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According to Mlynar, he also personally benefited from Gorbachev’s personal loyalty.

Rumors of Arrests

“It was important that you could depend on him as an individual. For example, I can remember in the year ’51-'52 there were the political trials in Prague and I was criticized in the Czech Moscow party group as a potential party enemy. When the general secretary of the party in Prague was arrested, there was a rumor that I would be arrested, too.

“I remember that I could talk openly with Gorbachev about these matters but that it never affected him and we stayed friends. Gorbachev didn’t withdraw from me, and that wasn’t simple in those days. If I had been called back to Prague, it could have been unpleasant for Gorbachev as well.”

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Debates and Dancing

But for Mlynar, Lieberman and others from their university circle, Gorbachev’s formative years were not simply the bad old days. In fact, Westerners are surprised to hear that their recollections of that time center not on purges, but on the joys of friendly political debates, exploring Moscow and learning ballroom dancing.

Gorbachev met Raisa at such a dance class, where he had gone to heckle Lieberman, an enthusiastic student of the waltz.

In the fading photos from that time, Gorbachev is handsome enough with thick hair covering the now famous red birthmark on his forehead. His secret weapon with women was that he was, in the words of an English-speaking friend, “nice--not the typical Russian domineering male.”

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Some who were present at his marriage to Raisa in 1954 remember that she was considered quite a catch, and Mlynar says she was attracted to Gorbachev by his “lack of vulgarity.”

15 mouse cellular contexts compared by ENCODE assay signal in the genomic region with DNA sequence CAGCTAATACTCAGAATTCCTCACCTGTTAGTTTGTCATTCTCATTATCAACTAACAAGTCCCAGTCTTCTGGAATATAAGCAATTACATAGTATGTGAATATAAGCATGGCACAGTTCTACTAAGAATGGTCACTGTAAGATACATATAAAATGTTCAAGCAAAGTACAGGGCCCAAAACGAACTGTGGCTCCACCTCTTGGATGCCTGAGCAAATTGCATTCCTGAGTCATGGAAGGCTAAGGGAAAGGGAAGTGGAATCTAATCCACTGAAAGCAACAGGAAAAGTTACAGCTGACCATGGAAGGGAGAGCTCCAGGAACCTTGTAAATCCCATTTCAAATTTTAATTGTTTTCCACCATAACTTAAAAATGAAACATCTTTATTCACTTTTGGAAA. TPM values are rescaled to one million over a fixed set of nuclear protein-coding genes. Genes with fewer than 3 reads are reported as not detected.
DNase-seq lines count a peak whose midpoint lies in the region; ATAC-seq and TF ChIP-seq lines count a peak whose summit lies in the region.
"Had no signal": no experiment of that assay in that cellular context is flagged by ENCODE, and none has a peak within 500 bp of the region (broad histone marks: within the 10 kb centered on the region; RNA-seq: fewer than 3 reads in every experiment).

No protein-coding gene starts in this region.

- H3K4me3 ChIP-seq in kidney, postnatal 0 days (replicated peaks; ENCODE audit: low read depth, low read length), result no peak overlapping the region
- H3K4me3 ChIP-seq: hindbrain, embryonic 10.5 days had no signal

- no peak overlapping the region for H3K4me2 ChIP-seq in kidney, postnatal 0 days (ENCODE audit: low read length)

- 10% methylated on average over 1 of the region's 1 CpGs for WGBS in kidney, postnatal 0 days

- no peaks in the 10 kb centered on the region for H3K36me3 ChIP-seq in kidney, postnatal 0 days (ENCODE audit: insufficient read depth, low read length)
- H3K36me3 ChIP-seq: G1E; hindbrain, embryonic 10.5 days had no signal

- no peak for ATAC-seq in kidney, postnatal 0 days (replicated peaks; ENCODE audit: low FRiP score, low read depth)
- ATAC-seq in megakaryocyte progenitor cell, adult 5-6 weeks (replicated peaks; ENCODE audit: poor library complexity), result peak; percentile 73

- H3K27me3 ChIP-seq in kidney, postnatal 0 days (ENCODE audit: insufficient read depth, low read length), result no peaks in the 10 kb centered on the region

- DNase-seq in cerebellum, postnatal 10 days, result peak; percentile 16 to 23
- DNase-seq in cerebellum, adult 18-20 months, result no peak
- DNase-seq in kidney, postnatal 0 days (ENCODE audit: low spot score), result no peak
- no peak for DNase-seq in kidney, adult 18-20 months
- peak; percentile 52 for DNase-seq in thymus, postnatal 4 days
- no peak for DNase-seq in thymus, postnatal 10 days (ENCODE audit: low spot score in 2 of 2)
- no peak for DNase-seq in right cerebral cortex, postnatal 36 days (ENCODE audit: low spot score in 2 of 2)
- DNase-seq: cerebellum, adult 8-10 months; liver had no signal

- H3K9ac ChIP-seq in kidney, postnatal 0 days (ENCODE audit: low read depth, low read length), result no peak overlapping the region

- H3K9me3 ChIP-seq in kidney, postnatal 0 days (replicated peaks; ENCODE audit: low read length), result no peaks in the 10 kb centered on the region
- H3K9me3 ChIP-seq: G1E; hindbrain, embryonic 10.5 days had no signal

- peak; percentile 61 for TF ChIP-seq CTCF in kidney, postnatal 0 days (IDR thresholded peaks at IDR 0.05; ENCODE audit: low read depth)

“A real Russian man is authoritative, domineering and the woman is partially an object for him,” said the former Czech official. “Gorbachev was never that type of person. Their relationship was always a partnership, which would be normal elsewhere.”

Gorbachev’s other college friends clearly are proud that Gorbachev, who also holds a degree in agriculture, is the best educated Soviet leader since Lenin. They also recall that Raisa, who has a doctorate from Moscow’s Lenin Pedagogical Institute, played a key role in broadening Gorbachev’s interest in Moscow’s cultural life.

“Raisa had a much stronger grounding in literature and Misha (the diminutive form of Mikhail) was very eager to become familiar with that world,” said Nadezhda Mikhaleva, who herself went on to teach law.

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“Raisa would take him to plays and concerts, and we all thought she complemented him perfectly,” Mikhaleva said. “Raisa was very smart, as well as being very pretty, and she’s still both. So, why shouldn’t she play a leading role?” Mikhaleva said, with the air of one who had a score to settle with a few male chauvinist Russians she had met in her day.

‘Intelligent, Curious’

Gorbachev himself was no slouch as a college student. He was, Mlynar recalled, “exceptionally intelligent, open, curious about everything.”

Mlynar recalls that he felt closer to Gorbachev than to any of the other students. Both men fell in age and experience somewhere between the two groups of students then most typical at their elite university.

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One was a hard drinking group of war veterans, who seemed preoccupied with their combat experience and their vodka. Another was the incoming younger generation that seemed apolitical and otherwise untouched by the devastating experiences of the previous decade.

Gorbachev had lived in the shadow of the advancing Nazi army. He was 14 when World War II ended and by that time had been pressed into service running harvester machines just outside his hometown of Privol’noye, near the larger city of Stavropol. He was decorated for his work and that, along with his natural intelligence, brought admission to Moscow University’s prestigious law school.

At the recent reunion here, however, a friend recalled that Gorbachev “never wore his worker’s medal to exams as some of the others did to curry favor with the instructors. Misha just wasn’t like that. He wanted to make it on his own.”

Few Connections

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Unlike so many of his classmates, the young farmer had no high-level political connections, though his grandfather had been chairman of a collective and may, some believe, have suffered during Stalin’s purges.